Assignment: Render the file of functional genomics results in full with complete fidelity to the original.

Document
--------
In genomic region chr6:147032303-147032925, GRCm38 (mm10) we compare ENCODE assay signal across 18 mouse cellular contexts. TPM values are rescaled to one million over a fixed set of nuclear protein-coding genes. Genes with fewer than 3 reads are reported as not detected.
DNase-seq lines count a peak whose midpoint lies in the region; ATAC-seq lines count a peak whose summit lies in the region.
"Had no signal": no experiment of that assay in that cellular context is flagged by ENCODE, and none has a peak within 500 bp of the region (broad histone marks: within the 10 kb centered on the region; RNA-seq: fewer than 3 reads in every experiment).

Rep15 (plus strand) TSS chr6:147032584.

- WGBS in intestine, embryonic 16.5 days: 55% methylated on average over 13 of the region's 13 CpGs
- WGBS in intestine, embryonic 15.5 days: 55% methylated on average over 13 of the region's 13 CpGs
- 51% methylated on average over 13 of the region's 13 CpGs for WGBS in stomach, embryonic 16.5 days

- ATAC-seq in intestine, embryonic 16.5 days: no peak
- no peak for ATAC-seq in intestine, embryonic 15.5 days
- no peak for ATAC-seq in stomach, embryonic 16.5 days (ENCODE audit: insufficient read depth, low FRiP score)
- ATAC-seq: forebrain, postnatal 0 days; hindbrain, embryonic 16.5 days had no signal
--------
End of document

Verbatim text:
In genomic region chr6:147032303-147032925, GRCm38 (mm10) we compare ENCODE assay signal across 18 mouse cellular contexts. TPM values are rescaled to one million over a fixed set of nuclear protein-coding genes. Genes with fewer than 3 reads are reported as not detected.
DNase-seq lines count a peak whose midpoint lies in the region; ATAC-seq lines count a peak whose summit lies in the region.
"Had no signal": no experiment of that assay in that cellular context is flagged by ENCODE, and none has a peak within 500 bp of the region (broad histone marks: within the 10 kb centered on the region; RNA-seq: fewer than 3 reads in every experiment).

Rep15 (plus strand) TSS chr6:147032584.

- WGBS in intestine, embryonic 16.5 days: 55% methylated on average over 13 of the region's 13 CpGs
- WGBS in intestine, embryonic 15.5 days: 55% methylated on average over 13 of the region's 13 CpGs
- 51% methylated on average over 13 of the region's 13 CpGs for WGBS in stomach, embryonic 16.5 days

- ATAC-seq in intestine, embryonic 16.5 days: no peak
- no peak for ATAC-seq in intestine, embryonic 15.5 days
- no peak for ATAC-seq in stomach, embryonic 16.5 days (ENCODE audit: insufficient read depth, low FRiP score)
- ATAC-seq: forebrain, postnatal 0 days; hindbrain, embryonic 16.5 days had no signal